The Rise and Progress of Universities Upon reading the Idea of a University (the first part dated 1852 and published in 1853) many may think
Newman concedes that education of students is for the sake of preparing them for the world, and this must be kept in mind when deciding
A Guide to John Henry Newman will interest educated readers and professors alike, and serve as a text for college seminars for the purpose of studying Newman.
What is a Classical Liberal Arts Education? Why is it so important for the development of a person?
Fr. Juan R. Vélez answers these and more questions you might have about University Education in the 21st century. This book is aimed for parents, prospective University students, and educators. It will help you discern why adding Liberal Arts electives to your education will help it form it better, and help the student learn to reason, and not just learn.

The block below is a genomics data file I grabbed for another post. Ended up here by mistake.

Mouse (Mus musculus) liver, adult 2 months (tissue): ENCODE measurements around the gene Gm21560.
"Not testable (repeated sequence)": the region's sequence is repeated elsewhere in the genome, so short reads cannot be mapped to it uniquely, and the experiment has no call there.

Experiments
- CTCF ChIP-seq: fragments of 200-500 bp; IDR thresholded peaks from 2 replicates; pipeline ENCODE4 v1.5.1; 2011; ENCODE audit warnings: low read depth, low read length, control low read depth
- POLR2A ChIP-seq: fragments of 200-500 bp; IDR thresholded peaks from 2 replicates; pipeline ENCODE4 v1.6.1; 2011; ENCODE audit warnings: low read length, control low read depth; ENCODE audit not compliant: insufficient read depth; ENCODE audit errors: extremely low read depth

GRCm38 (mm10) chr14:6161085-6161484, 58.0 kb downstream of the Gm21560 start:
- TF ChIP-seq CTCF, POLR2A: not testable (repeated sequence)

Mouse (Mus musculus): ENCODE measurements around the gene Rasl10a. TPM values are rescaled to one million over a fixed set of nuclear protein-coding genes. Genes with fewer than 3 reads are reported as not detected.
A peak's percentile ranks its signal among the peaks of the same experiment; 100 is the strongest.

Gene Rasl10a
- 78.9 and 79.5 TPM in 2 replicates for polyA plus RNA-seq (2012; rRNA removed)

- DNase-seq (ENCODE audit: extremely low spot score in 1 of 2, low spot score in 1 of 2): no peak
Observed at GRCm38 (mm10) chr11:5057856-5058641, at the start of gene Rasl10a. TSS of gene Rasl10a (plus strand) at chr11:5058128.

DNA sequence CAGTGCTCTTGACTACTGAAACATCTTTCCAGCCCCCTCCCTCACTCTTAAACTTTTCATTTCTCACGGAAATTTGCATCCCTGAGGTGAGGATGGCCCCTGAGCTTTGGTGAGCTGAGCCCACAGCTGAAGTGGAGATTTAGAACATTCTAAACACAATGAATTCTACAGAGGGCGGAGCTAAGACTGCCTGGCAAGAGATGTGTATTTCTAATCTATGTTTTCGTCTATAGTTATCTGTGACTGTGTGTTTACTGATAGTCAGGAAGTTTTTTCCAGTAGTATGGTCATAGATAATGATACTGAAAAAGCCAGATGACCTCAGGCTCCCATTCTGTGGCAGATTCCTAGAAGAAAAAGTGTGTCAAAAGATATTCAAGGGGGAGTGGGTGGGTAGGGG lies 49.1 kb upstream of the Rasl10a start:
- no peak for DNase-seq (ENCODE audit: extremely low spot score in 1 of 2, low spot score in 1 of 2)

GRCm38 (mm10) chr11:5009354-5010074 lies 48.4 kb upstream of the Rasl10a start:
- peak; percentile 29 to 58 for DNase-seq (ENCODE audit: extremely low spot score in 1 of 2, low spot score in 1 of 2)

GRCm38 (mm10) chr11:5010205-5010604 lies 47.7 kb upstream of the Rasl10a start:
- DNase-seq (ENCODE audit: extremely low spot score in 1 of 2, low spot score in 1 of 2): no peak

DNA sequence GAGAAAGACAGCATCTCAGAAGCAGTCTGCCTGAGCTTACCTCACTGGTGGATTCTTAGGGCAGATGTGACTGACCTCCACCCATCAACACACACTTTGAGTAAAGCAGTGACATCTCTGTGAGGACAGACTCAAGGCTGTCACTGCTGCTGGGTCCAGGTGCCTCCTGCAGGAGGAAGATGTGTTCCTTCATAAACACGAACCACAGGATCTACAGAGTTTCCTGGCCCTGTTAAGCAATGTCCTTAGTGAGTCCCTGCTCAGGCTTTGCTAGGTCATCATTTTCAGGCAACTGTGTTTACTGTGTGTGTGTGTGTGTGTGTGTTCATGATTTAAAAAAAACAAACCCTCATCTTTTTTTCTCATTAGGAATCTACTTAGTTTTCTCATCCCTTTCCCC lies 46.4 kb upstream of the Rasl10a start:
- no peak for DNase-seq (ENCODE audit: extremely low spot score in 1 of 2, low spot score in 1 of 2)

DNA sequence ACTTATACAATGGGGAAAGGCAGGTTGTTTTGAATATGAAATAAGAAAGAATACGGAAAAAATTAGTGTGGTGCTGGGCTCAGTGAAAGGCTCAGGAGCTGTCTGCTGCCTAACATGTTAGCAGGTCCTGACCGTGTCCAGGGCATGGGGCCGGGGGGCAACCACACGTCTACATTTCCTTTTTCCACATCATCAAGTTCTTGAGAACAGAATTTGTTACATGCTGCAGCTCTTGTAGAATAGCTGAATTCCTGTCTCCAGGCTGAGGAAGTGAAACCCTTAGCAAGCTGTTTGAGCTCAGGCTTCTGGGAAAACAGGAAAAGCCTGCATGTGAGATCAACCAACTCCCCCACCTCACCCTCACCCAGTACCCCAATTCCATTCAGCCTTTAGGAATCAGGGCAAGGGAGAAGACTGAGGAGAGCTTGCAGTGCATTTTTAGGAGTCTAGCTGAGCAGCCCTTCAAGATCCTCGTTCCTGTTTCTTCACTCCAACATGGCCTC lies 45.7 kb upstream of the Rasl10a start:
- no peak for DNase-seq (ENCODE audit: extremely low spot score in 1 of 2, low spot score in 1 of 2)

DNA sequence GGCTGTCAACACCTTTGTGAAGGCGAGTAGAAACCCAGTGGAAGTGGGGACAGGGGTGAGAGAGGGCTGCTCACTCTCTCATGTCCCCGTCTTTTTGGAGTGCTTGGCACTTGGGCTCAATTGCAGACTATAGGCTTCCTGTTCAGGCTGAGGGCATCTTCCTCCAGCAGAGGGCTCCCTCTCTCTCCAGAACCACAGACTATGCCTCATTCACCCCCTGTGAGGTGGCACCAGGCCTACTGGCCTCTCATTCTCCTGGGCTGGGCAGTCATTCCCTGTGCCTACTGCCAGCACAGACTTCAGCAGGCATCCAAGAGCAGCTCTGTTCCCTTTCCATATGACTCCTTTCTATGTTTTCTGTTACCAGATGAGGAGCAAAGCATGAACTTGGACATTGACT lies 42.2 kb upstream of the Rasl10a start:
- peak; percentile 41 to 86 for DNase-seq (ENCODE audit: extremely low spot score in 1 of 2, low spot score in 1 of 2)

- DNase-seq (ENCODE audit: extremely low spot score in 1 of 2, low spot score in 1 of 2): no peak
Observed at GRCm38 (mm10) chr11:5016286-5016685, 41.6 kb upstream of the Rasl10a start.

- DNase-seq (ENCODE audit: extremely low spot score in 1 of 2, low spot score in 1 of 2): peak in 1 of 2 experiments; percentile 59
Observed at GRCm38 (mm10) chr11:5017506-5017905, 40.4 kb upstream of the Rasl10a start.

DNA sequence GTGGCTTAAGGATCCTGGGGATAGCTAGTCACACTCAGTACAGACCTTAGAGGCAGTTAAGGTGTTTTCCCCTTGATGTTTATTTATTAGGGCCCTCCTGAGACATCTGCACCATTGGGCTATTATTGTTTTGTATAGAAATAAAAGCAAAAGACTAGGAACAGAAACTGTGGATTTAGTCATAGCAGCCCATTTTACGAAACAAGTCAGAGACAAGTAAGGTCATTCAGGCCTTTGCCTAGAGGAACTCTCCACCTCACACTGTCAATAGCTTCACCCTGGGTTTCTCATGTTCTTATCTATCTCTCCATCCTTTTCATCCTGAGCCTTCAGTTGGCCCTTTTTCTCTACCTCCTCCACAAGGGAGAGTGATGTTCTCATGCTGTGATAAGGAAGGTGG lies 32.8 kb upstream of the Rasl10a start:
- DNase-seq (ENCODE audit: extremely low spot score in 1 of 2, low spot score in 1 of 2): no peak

He also explains how many Universities have changed the true meaning of Liberal Arts, and the subjects, and gives advise on how to choose College Campus, Subjects, and Teachers.
A wonderful book that every parent should also read way before your children are College bound. A Liberal Arts education can start earlier in life, even from home.
Both St. John Henry Newman and Pope Benedict XVI understood the way of beauty that leads to God.
In both Benedict and Newman we have models of kindness, a kindness rooted in commitment to truth, to reality. Secure in the knowledge that they were loved by God and in the truth that had set them free, they were at liberty to love others.
As “co-workers in the truth,” Newman and Benedict teach us that only from within the setting of God's truth can “heart speak unto heart.”
"What earlier generations held as sacred, remains sacred and great for us too."